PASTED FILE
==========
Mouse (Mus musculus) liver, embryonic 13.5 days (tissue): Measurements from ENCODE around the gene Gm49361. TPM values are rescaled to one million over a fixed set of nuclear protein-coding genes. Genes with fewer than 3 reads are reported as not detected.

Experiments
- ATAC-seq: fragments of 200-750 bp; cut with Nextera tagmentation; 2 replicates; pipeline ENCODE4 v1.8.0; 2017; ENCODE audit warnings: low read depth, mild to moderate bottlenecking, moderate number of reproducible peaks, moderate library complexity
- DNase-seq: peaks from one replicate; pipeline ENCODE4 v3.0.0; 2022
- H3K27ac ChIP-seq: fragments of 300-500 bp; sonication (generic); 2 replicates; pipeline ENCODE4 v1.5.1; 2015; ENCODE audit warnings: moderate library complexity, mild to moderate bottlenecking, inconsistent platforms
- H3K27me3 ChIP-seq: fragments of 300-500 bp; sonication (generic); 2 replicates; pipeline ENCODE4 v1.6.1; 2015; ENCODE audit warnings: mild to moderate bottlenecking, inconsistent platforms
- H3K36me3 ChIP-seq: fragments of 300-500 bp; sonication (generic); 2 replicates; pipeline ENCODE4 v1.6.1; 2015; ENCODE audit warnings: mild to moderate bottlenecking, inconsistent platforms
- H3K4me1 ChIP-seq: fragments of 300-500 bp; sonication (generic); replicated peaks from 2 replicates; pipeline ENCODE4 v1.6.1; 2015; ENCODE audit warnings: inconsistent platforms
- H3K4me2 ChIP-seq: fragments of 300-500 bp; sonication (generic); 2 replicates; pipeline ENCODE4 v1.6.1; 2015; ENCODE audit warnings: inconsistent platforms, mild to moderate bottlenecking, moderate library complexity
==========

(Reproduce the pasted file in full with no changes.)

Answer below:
Mouse (Mus musculus) liver, embryonic 13.5 days (tissue): Measurements from ENCODE around the gene Gm49361. TPM values are rescaled to one million over a fixed set of nuclear protein-coding genes. Genes with fewer than 3 reads are reported as not detected.

Experiments
- ATAC-seq: fragments of 200-750 bp; cut with Nextera tagmentation; 2 replicates; pipeline ENCODE4 v1.8.0; 2017; ENCODE audit warnings: low read depth, mild to moderate bottlenecking, moderate number of reproducible peaks, moderate library complexity
- DNase-seq: peaks from one replicate; pipeline ENCODE4 v3.0.0; 2022
- H3K27ac ChIP-seq: fragments of 300-500 bp; sonication (generic); 2 replicates; pipeline ENCODE4 v1.5.1; 2015; ENCODE audit warnings: moderate library complexity, mild to moderate bottlenecking, inconsistent platforms
- H3K27me3 ChIP-seq: fragments of 300-500 bp; sonication (generic); 2 replicates; pipeline ENCODE4 v1.6.1; 2015; ENCODE audit warnings: mild to moderate bottlenecking, inconsistent platforms
- H3K36me3 ChIP-seq: fragments of 300-500 bp; sonication (generic); 2 replicates; pipeline ENCODE4 v1.6.1; 2015; ENCODE audit warnings: mild to moderate bottlenecking, inconsistent platforms
- H3K4me1 ChIP-seq: fragments of 300-500 bp; sonication (generic); replicated peaks from 2 replicates; pipeline ENCODE4 v1.6.1; 2015; ENCODE audit warnings: inconsistent platforms
- H3K4me2 ChIP-seq: fragments of 300-500 bp; sonication (generic); 2 replicates; pipeline ENCODE4 v1.6.1; 2015; ENCODE audit warnings: inconsistent platforms, mild to moderate bottlenecking, moderate library complexity